Born in Czechoslovakia in 1986, Lukáš Vondráček is one of the hottest young pianists on the scene right now. In 2016, he won the International Grand Prize at the Queen Elisabeth Competition in Brussels, propelling his career, already solidly established in the musical milieu, to new highs.
Vondráček had an early introduction to the piano thanks to his mother, herself a professional pianist. He made his stage debut at a young age, and by age 20 he had no less than 850 concerts in 28 different countries under his belt. Notably, he completed his first international tour at the age of 10 and appeared at Carnegie Hall at age 16. Since then, he has travelled to five continents, performing over 1000 concerts.
Vondráček was quickly recruited by Vladimir Ashkenazy, who introduced him to stages the world over and giving him the opportunity to appear at his side in concert, especially in the Czech Republic. Later, Vondráček studied with Hung-Kuan Chen at the New England Conservatory in Boston, where he graduated in 2012. He won the international competitions at Hilton Head, San Marino, and UNISA as well as a special prize at The Cliburn in 2009. He appeared with renowned orchestras such as the BBC Philharmonic, the Hong Kong Philharmonic, the NHK Symphony Orchestra, the National Orchestra of Belgium, and the Baltimore Symphony Orchestra, under the baton of great conductors like Marin Alsop, Vladimir Ashkenazy, Christoph Eschenbach, and Paarvo Järvi.
With no great enthusiasm for competitions, Vondráček could continue to demonstrate the breadth of his talent all over the world, as he already has numerous engagements at various venues and with different orchestras – for example, he recently made his debut with the Philadelphia Orchestra. He says that he prefers concerts to competitions, which he finds less natural.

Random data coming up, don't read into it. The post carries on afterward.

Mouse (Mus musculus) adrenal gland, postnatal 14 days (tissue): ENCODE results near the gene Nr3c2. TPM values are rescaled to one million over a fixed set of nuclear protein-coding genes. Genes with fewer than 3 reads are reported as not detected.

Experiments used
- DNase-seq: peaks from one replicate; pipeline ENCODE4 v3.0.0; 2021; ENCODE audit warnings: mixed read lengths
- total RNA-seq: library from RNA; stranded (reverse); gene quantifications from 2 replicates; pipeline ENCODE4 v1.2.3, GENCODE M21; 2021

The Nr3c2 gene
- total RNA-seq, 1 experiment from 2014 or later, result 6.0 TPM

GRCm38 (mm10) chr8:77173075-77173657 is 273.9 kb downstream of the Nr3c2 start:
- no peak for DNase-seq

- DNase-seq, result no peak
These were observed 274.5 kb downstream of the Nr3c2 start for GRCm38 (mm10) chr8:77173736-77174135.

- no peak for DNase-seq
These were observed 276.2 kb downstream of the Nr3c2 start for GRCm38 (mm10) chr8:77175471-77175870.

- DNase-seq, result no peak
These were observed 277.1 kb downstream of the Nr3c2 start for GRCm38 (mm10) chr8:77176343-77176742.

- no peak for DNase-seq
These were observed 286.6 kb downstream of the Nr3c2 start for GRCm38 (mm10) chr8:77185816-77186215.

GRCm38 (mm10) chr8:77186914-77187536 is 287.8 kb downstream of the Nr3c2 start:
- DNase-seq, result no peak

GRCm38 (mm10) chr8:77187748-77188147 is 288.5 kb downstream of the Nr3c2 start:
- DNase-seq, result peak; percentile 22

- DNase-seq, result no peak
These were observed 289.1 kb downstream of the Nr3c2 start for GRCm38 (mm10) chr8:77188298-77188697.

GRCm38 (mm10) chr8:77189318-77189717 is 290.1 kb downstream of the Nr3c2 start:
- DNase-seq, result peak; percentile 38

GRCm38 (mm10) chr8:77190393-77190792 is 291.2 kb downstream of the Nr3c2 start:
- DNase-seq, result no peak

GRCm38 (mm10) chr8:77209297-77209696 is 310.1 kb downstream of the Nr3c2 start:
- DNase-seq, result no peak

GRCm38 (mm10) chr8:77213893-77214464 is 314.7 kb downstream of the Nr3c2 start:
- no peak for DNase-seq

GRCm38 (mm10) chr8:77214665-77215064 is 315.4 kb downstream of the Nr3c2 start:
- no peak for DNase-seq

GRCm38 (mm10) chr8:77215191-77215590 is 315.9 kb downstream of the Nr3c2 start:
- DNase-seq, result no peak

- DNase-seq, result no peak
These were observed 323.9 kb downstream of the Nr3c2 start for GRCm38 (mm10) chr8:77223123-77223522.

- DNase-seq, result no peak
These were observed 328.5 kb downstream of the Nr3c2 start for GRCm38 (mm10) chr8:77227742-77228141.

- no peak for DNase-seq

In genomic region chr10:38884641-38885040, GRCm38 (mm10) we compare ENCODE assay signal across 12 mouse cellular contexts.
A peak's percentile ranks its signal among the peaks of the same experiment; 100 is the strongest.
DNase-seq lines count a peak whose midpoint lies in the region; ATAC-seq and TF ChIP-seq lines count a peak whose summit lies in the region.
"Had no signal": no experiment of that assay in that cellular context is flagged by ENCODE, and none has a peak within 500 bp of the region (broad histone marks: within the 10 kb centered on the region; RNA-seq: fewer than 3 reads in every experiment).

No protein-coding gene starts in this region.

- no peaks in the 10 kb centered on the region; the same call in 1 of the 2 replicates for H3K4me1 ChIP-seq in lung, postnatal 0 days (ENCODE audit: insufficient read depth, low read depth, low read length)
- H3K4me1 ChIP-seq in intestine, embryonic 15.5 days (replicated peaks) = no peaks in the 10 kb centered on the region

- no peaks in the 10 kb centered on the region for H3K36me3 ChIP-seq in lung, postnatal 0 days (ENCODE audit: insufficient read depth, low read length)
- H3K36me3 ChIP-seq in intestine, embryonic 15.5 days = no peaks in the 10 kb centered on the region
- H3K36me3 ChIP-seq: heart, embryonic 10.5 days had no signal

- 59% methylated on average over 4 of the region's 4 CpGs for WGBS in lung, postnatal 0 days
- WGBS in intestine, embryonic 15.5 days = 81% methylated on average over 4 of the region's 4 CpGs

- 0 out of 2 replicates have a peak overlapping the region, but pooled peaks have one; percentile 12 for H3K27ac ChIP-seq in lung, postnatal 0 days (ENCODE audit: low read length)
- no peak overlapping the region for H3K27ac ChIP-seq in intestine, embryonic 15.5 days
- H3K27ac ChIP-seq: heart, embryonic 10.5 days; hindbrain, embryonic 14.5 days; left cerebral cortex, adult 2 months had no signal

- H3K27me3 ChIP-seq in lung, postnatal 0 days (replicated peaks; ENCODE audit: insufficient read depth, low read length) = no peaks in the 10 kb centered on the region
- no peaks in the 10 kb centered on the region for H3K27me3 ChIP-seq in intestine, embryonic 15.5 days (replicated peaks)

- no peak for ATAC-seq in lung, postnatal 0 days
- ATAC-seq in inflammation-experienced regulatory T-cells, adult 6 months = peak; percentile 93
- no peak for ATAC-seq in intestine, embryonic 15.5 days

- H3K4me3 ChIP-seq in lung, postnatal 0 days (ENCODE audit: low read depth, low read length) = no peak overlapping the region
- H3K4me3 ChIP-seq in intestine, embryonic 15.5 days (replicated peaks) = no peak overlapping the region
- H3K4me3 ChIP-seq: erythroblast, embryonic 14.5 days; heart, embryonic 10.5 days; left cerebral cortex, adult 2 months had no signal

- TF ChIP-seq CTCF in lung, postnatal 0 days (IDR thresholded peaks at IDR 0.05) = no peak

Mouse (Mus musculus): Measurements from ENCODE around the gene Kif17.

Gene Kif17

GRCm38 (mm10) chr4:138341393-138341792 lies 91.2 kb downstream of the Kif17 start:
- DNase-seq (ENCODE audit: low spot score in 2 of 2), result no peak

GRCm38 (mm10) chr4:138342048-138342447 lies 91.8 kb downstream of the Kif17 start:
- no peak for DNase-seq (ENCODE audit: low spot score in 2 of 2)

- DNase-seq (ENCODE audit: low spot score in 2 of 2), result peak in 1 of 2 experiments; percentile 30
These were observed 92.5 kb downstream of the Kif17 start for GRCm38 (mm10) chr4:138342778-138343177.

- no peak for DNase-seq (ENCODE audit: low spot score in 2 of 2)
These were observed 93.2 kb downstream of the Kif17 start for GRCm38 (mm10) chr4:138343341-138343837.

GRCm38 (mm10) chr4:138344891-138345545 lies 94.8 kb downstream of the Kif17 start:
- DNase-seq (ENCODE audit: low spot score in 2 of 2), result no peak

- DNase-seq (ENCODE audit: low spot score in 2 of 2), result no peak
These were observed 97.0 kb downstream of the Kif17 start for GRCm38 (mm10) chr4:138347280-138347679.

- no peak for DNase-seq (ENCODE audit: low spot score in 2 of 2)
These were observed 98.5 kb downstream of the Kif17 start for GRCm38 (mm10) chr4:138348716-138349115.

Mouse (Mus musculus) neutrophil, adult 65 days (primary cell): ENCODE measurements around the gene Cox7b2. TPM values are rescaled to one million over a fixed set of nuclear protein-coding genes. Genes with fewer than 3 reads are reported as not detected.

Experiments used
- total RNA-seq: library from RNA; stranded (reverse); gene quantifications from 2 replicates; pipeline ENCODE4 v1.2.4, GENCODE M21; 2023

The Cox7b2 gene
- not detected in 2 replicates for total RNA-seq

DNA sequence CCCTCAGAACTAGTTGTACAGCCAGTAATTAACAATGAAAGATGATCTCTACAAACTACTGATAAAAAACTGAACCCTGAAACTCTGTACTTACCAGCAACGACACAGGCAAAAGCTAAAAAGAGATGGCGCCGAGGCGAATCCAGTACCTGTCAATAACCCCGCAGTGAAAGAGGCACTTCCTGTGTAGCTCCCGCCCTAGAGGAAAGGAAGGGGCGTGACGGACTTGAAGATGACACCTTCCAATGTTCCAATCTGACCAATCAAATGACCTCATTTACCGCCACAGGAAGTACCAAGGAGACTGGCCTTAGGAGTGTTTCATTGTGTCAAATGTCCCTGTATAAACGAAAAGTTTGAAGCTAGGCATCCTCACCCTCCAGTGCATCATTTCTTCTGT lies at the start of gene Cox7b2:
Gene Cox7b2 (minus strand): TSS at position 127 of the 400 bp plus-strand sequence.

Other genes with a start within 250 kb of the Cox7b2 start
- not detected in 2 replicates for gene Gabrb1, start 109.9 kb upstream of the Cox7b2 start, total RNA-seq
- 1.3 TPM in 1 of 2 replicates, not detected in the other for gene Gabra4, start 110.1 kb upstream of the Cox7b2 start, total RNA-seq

Armed with an exceptional sound palette, the young pianist can rely on his sense of detail, his ability to convey emotions to the audience, and his art of contrasts that won over both audience and jury at the Queen Elisabeth Competition. For the finale, he delivered a very personal and convincing interpretation of Claude Ledoux’s imposing piece A Butterfly’s Dream, which he learned in a few days (one of the elements of the competition is that candidates advancing to the finals are cloistered in a building where they must study a new score for one week with no contact with the outside world). His performance of Rachmaninoff’’s Piano Concerto No. 3 was reflective, sensitive, passionate, and profound. Winning this competition has shown the world that Lukáš Vondráček is one of the most promising pianists of his generation and a worthy heir to his mentor, Ashkenazy, who himself won the competition in 1956.
Translation: Rebecca Anne Clark